AFL-CIO To Counteract Negative TV Ads With New Social Approach

AFL-CIO Has A New Trick

WASHINGTON -- To counteract the influx of spending by Republican-allied super PACs, the AFL-CIO is stepping up its ground game for the 2012 elections.

Its strategy is to implement a new campaign ad strategy while still using more traditional, grassroots methods. It says it will focus on how person-to-person communication can push back on the conservative-heavy attack ads dominating local television.

Labor unions argue that Gov. Scott Walker’s (R-Wis.) recent victory over Milwaukee Mayor Tom Barrett (D) in the Wisconsin recall election served as a prime example of money defeating democracy. The resulting challenge for activists is to prevent a similar occurrence from transpiring on a national scale this November, in what has already been branded as the most expensive election in American history.

“Barrett was outspent by a margin that if that happens on a national scale, this is really not a democracy anymore,” Mike Podhorzer, the AFL-CIO's political director, said in a press briefing at the union's Washington, D.C. headquarters on Wednesday. “We expect that candidates we support will be outspent, but if they're outspent 7-1 across the board in November, then this is not the America of the last 200 years.”

Part of the AFL-CIO’s new approach is engaging its activists with local consumers who are affected by negative television ads. The labor federation says that after a series of tests, it has concluded that voters who discussed negative ads with their peers, or a credible source on politics, were more likely to be skeptical of their content. Those who did not discuss the ads appeared to take them more at face value. The organization aims to fuel those conversations to create a more aware electorate.

“Starting in Ohio and going onto Wisconsin, we've been working to perfect and improve a different kind of ground game to address the challenges raised by the television advantage that the Republicans are going to have,” Podhorzer said. “What is innovative, and what really addresses the television advantage, is adding quality to quantity in the conversation, so that the ground game goes from being thought of as these top-down calling centers or marches through neighborhoods to what politics should be, which is people talking to their friends about politics -- people talking to people who they have credibility with about politics.”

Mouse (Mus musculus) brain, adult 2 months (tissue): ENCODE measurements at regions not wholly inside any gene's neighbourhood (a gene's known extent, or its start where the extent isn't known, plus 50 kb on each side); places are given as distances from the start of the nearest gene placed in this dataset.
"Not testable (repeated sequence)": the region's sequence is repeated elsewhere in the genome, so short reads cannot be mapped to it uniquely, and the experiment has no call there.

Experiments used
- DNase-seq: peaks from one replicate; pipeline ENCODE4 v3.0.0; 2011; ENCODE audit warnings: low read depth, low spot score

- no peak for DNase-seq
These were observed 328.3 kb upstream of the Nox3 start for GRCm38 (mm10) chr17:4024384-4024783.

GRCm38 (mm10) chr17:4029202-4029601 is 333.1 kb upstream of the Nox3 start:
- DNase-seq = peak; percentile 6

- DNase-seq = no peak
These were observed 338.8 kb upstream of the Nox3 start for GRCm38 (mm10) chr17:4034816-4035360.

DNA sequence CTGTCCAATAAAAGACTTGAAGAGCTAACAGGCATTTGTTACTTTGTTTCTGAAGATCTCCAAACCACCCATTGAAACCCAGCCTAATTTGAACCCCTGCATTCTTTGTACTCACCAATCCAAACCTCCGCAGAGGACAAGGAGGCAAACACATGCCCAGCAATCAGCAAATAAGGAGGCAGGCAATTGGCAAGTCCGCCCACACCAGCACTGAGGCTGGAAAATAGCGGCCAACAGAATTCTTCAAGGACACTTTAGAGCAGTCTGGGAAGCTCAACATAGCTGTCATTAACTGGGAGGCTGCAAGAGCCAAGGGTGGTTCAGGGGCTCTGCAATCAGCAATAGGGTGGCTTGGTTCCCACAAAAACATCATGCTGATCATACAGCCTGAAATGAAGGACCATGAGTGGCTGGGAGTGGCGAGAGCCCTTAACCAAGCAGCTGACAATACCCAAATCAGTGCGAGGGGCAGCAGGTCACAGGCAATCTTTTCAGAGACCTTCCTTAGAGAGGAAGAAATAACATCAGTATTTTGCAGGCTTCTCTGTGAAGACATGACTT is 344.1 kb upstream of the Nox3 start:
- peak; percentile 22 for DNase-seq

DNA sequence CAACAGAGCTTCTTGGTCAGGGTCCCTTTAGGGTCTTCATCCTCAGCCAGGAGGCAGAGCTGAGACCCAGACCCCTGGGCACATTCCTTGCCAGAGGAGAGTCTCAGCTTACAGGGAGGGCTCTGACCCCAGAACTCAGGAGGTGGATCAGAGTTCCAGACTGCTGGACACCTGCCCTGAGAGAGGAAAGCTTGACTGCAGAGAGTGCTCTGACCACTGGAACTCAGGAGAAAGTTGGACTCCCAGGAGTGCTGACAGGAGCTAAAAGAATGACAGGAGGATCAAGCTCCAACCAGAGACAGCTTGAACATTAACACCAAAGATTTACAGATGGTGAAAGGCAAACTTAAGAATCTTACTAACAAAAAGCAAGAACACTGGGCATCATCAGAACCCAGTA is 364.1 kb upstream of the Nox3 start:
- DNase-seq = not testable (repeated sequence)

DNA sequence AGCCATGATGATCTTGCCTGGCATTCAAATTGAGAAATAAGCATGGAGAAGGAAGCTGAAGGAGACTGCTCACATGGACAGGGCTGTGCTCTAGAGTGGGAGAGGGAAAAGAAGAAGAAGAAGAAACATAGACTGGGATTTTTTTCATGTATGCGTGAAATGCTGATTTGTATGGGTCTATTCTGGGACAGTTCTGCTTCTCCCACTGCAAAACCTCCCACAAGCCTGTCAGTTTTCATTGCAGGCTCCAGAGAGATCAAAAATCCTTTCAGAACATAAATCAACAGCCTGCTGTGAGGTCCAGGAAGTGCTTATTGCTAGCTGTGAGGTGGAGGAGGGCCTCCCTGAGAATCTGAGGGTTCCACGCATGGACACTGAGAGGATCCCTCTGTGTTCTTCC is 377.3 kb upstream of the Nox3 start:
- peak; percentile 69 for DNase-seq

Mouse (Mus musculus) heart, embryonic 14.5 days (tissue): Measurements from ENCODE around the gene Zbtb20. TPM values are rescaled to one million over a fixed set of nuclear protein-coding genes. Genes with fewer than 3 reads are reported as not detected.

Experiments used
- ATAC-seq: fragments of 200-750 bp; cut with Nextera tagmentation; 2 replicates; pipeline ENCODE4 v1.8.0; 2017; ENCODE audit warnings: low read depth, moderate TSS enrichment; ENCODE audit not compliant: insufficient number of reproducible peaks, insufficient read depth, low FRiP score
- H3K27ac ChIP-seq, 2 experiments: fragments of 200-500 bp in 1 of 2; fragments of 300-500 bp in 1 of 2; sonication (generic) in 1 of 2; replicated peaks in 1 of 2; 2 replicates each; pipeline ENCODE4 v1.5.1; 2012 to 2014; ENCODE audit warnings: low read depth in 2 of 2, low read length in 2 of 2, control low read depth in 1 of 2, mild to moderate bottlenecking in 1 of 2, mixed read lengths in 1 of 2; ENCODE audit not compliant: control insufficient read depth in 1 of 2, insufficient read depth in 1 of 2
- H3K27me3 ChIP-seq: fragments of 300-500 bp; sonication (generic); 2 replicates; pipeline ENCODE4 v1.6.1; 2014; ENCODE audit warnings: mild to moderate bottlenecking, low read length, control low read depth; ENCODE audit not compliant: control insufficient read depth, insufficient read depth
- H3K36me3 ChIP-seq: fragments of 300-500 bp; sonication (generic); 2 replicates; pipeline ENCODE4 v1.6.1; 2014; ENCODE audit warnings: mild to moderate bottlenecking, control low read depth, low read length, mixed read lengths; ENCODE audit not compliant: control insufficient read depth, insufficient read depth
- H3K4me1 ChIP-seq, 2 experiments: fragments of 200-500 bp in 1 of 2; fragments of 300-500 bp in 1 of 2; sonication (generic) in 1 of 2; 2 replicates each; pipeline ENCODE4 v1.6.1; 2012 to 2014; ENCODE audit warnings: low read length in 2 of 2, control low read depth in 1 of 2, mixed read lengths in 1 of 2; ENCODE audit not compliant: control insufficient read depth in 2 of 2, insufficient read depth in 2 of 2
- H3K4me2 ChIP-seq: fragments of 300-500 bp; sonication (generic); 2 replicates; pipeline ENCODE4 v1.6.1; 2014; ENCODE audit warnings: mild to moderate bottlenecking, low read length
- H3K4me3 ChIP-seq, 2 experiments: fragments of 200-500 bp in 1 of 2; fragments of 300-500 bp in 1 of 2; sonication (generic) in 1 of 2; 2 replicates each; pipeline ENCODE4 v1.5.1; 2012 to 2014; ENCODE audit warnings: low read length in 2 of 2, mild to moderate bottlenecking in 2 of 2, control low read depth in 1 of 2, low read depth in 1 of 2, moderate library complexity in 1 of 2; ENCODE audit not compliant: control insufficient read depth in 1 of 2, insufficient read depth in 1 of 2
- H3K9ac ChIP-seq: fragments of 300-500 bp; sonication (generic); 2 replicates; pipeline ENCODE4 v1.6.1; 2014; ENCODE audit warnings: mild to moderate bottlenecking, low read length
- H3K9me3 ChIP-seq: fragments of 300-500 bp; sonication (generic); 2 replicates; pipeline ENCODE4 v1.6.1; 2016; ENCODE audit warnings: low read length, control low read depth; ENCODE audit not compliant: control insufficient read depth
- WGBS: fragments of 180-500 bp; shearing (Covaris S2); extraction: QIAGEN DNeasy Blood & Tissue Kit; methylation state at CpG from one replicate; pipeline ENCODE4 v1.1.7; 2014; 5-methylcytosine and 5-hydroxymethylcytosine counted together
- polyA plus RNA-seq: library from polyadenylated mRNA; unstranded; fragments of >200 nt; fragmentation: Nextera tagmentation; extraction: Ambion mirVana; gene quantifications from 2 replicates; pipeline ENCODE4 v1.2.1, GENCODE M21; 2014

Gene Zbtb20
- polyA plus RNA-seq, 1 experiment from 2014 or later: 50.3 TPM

The AFL-CIO will continue to utilize traditional grassroots efforts, such as phone banks and door-to-door canvassing, but hopes its new emphasis on enhancing dialogue will help activists develop their own response to negative ads that they can share within their communities. This, according to the federation, will be more potent than simply handing volunteers a script and assigning them to mostly unknown targets.

“Our deeper understanding of the power of social networks to counteract TV ads helps us empower our grassroots activists to engage in much deeper grassroots conversations than ever before,” Podhorzer told The Huffington Post in an email.

Although the AFL-CIO launched its own super PAC, Workers’ Voice, last year, its spending has been focused on organizing digital tools -- mainly email and social media -- to connect to voters, as opposed to TV ads. The nation's largest labor-affiliated super PAC, Workers' Voice had has raised $5.1 million as of April.

The labor group, which represents 57 unions and about 12 million workers, first announced its massive ground operation in March. At the time, the AFL-CIO said it planned to enlist as many as 400,000 of its members for a grassroots effort that would persuade voters to support President Barack Obama and other Democratic candidates at the federal, state and local levels.

“Our activists will be facing an unprecedented challenge as the previous waves of dishonest right wing TV ads become a tsunami of lies, but working people will have the tools to engage in the necessary pushback,” Podhorzer wrote in an email. “It’s a rigged contest instead of the fair fight we’d win easily, but it’s a fight we can and must win.”

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